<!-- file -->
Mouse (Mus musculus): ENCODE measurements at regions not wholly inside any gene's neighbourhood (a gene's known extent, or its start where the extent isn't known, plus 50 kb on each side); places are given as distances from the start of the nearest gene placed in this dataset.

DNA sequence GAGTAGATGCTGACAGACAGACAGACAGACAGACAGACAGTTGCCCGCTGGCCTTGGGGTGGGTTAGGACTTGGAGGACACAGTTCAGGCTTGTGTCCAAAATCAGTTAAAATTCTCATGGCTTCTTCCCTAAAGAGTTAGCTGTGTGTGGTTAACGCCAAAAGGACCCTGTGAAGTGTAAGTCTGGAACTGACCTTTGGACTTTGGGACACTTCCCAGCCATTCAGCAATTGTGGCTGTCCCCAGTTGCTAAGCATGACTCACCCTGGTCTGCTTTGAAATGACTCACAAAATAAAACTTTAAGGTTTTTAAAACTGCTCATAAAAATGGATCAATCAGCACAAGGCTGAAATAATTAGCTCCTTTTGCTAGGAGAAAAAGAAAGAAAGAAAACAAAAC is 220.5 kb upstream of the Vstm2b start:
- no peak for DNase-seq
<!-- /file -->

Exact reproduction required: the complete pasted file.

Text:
Mouse (Mus musculus): ENCODE measurements at regions not wholly inside any gene's neighbourhood (a gene's known extent, or its start where the extent isn't known, plus 50 kb on each side); places are given as distances from the start of the nearest gene placed in this dataset.

DNA sequence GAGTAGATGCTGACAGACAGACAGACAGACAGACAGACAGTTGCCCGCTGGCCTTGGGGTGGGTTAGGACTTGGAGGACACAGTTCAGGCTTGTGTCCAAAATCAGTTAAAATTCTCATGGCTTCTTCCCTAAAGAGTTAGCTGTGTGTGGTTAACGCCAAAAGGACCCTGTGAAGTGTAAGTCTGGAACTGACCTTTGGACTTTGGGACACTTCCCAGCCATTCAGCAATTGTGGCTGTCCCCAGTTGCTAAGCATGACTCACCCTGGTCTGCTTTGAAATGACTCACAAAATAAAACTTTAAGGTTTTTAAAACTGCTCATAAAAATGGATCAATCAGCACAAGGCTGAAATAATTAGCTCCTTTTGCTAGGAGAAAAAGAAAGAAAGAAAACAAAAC is 220.5 kb upstream of the Vstm2b start:
- no peak for DNase-seq